Auto-Enrollment IRAs Disapproved by Congress, Again

Author: Marta Moakley, XpertHR Legal Editor

UPDATE: On May 17, 2017, President Donald J. Trump signed H.J.Res.66.

May 5, 2017

A joint resolution that nullifies a rule advising states on auto-enrollment IRAs is headed to the President's desk.

The measure nullifies a rule submitted by the Department of Labor's Employee Benefits Security Administration (EBSA) regarding savings arrangements established by states for non-governmental employees. EBSA's rule guided states on how to design payroll deduction savings initiatives to reduce the risk of preemption by the Employee Retirement Income Security Act (ERISA).

The joint resolution was passed under the Congressional Review Act of 1996 (CRA). Congressional disapproval under the CRA strips a rule of any force or effect. A similar measure, which disapproved the EBSA rule relating to local government auto-enrollment IRAs, has already been signed into law.

Prior to the present Congress, the CRA had been used only once. However, since January, the CRA has been used to overturn regulations on a number of issues, ranging from the environment to telecommunications concerns. A joint resolution under the CRA requires a simple majority vote in both houses, so that the measures have been approved along party lines.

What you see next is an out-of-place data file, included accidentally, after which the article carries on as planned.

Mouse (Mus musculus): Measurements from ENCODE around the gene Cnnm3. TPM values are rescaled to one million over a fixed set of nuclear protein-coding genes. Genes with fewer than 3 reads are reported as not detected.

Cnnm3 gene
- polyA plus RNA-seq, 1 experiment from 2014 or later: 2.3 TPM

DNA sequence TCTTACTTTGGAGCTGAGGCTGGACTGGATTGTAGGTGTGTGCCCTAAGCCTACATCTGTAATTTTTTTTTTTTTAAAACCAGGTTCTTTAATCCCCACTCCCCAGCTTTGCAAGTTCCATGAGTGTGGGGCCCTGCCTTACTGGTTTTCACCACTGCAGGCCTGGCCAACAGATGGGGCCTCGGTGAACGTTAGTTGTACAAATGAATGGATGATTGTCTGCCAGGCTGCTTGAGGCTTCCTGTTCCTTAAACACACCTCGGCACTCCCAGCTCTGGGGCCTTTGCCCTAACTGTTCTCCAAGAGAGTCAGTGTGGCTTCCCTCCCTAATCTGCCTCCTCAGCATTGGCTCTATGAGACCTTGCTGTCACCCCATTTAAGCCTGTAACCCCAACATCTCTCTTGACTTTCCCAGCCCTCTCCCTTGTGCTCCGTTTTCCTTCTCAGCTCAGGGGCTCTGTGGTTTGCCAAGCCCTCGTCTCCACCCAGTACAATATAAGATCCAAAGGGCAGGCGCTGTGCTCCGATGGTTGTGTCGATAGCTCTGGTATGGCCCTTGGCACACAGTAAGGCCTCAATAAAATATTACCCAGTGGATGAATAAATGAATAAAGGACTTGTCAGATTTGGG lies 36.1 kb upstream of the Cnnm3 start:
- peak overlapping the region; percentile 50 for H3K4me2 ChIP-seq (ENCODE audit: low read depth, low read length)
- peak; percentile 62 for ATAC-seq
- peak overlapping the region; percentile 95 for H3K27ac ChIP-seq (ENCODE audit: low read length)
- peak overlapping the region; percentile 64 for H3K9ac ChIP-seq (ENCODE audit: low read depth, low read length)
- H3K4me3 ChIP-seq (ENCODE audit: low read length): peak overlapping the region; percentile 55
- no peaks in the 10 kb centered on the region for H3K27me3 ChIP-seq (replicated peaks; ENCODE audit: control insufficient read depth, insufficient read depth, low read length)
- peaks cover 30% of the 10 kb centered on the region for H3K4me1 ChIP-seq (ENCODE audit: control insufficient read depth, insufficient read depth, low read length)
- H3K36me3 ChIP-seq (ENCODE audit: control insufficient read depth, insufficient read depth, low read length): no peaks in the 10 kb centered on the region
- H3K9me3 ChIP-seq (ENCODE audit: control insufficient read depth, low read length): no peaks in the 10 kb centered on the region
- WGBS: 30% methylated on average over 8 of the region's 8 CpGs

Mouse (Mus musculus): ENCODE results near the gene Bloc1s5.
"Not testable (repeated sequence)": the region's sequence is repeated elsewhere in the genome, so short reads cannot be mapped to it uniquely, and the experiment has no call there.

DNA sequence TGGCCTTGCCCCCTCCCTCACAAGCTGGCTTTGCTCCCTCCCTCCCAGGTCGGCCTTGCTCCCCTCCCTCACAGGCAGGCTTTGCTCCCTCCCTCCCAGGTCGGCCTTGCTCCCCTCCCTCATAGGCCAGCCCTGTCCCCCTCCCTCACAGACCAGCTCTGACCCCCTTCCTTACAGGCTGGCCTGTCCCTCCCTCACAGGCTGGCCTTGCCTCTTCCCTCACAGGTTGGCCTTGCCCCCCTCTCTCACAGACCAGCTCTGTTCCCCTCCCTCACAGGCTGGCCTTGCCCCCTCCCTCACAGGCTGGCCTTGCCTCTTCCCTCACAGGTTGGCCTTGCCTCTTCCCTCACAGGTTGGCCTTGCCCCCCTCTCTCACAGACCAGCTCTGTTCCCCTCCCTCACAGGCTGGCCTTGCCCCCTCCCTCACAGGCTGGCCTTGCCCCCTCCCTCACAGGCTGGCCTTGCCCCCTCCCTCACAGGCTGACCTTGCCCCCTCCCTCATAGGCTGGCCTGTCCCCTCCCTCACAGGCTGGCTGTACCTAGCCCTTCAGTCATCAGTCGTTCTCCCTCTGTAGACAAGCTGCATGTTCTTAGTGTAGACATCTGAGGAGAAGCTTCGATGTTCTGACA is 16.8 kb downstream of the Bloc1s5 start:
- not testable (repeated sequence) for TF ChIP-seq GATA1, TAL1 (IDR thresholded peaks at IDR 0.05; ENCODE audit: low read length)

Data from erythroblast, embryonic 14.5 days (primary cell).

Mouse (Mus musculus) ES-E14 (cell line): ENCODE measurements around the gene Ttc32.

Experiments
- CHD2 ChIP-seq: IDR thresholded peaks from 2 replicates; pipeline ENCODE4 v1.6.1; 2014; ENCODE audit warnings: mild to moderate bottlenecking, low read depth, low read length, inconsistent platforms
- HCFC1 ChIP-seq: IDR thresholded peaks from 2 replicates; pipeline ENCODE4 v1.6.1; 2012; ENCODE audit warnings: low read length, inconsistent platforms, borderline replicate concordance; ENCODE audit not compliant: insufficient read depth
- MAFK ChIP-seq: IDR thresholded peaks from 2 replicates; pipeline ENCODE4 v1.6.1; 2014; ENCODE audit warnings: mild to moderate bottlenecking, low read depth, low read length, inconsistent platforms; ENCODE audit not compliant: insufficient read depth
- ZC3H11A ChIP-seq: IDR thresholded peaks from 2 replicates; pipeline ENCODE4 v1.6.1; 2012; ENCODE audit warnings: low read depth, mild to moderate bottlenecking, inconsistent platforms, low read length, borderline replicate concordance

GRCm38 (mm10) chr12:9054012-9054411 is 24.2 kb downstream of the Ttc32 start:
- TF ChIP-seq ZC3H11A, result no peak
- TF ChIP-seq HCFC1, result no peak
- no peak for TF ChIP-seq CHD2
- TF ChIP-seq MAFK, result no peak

Five states have enacted auto-enrollment IRA legislation (California, Connecticut, Illinois, Maryland and Oregon), and a number of other states and municipalities are considering similar bills. The EBSA rule created a safe harbor status for these plans under ERISA's broad scope. However, after congressional disapproval of the EBSA rule, that status is now unclear.

Employees who would stand to benefit from auto-enrollment IRA programs include those employed by small, private employers that may not offer retirement savings plan options, or contingent workers who may not have access to employer-sponsored retirement plans.